Clarence Brown, one of Hollywood's most prolific directors, who enhanced the careers of such diverse stars as Greta Garbo, Clark Gable, Norma Shearer and Elizabeth Taylor, has died at age 97, it was learned today.
Brown died late Monday night at St. John's Medical Center of kidney failure. He had been retired since the early 1950s.
His work defied labeling for he was a "woman's director" for Garbo, Louise Dresser and Vilma Banky, a "man's director" for Gable and Lionel Barrymore (who won an Academy Award for Brown's "A Free Soul") and also was considered one of the industry's finest director of children. Such then youngsters as Taylor ("National Velvet"), Claude Jarman Jr. ("The Yearling") and Butch Jenkins ("The Human Comedy") perfected their craft under his tutelage.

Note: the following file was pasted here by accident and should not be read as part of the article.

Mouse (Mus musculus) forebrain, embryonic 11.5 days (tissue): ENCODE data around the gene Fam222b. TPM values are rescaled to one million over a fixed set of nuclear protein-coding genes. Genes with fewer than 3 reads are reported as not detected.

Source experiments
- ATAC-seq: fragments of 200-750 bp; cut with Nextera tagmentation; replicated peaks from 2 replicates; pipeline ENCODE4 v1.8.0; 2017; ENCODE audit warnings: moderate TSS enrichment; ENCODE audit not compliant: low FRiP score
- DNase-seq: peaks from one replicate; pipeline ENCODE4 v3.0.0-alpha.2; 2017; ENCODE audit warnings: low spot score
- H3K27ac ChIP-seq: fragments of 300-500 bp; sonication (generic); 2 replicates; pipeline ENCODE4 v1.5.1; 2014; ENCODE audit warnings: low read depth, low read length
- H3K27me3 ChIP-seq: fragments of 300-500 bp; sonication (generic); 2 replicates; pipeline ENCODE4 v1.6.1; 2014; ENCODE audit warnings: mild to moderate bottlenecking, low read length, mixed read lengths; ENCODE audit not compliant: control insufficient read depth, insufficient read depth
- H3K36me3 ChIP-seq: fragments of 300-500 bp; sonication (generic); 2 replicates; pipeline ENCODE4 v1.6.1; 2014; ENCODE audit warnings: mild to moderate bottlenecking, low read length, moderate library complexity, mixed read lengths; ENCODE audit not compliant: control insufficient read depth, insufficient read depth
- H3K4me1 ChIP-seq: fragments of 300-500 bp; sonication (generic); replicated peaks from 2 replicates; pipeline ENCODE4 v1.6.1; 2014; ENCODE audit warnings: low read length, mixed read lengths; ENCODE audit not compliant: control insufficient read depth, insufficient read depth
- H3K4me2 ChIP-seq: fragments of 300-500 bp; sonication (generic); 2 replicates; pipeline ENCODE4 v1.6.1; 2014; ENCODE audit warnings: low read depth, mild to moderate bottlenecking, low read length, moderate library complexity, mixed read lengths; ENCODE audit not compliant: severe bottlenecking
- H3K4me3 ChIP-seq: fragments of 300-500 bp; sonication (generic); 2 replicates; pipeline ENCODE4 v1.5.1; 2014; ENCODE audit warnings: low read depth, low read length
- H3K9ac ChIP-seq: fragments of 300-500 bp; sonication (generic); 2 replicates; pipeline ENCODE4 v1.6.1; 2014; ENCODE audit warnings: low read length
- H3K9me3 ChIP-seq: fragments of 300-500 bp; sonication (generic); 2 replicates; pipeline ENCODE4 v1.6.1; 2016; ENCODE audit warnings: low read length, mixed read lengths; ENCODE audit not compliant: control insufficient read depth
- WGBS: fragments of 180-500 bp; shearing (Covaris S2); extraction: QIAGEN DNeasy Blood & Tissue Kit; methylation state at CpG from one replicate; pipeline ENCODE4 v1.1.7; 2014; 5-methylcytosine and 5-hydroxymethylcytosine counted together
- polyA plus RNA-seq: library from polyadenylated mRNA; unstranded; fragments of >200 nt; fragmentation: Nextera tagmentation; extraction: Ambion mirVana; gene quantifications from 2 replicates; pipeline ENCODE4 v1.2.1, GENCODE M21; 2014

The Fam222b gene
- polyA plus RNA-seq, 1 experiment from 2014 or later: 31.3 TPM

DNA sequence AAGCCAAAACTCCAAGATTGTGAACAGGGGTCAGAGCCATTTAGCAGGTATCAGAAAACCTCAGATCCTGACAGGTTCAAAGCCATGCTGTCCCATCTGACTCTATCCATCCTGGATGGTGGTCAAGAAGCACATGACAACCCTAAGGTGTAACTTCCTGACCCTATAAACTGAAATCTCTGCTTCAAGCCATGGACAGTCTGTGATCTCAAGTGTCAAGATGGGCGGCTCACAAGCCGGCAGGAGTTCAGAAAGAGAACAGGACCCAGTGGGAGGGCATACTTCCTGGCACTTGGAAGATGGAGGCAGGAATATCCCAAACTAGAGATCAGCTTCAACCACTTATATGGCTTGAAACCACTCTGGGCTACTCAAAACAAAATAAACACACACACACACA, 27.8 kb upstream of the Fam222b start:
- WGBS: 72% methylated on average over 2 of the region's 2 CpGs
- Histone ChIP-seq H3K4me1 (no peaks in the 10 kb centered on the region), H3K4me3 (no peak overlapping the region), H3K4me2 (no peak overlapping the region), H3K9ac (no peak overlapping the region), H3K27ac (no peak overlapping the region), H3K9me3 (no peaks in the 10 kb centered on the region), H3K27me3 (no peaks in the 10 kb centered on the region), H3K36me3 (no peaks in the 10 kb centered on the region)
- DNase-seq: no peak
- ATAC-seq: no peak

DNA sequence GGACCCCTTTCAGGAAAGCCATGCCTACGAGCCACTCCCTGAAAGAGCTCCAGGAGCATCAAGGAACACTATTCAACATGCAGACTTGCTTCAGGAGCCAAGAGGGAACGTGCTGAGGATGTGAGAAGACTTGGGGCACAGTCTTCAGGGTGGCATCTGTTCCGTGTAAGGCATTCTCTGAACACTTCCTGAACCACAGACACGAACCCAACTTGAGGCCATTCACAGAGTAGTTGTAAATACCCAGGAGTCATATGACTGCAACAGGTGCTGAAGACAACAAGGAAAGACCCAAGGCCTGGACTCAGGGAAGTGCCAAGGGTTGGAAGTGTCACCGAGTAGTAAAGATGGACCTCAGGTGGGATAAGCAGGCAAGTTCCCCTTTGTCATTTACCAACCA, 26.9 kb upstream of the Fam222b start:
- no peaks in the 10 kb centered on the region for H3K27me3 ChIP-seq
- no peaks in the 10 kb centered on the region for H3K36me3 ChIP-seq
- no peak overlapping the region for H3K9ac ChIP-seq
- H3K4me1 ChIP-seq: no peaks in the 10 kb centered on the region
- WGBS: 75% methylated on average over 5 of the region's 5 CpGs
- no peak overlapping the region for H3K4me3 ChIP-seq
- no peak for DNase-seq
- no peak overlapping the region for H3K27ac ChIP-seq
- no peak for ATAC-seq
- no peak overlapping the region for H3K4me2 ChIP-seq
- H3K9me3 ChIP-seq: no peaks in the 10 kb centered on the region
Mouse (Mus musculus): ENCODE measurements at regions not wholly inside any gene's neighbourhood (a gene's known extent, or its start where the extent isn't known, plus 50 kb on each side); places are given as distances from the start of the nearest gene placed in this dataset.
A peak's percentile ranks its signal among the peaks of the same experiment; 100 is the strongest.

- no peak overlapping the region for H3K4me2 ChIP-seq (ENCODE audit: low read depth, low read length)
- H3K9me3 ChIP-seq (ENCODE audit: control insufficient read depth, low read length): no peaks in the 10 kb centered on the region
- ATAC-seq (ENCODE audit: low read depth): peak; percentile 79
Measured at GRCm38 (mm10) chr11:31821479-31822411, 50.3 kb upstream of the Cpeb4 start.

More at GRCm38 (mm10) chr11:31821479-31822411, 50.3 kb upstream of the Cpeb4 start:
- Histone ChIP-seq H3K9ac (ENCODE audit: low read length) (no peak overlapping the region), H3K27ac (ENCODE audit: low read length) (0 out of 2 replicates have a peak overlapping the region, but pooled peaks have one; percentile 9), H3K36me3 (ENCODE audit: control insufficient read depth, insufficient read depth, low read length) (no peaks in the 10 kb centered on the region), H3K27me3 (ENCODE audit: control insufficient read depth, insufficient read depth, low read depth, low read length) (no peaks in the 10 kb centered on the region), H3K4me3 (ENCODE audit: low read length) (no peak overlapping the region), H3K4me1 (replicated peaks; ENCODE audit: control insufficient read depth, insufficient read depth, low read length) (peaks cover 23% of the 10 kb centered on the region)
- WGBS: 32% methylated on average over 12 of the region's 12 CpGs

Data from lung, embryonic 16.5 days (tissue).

"The truth," he said in a 1977 interview, "is that I was a company man--someone who shot the story he was assigned as well as I could and went on to the next thing and did that as well as I could, too. . . . "
Brown was an automotive engineer when he became attracted to films in 1915.
In all he made more than 50 of them, beginning with "The Great Redeemer" in 1920 and ending with "Never Let Me Go" in 1953. His best known works include "Ah Wilderness!," "Anna Christie," "The Rains Came" and "Intruder in the Dust."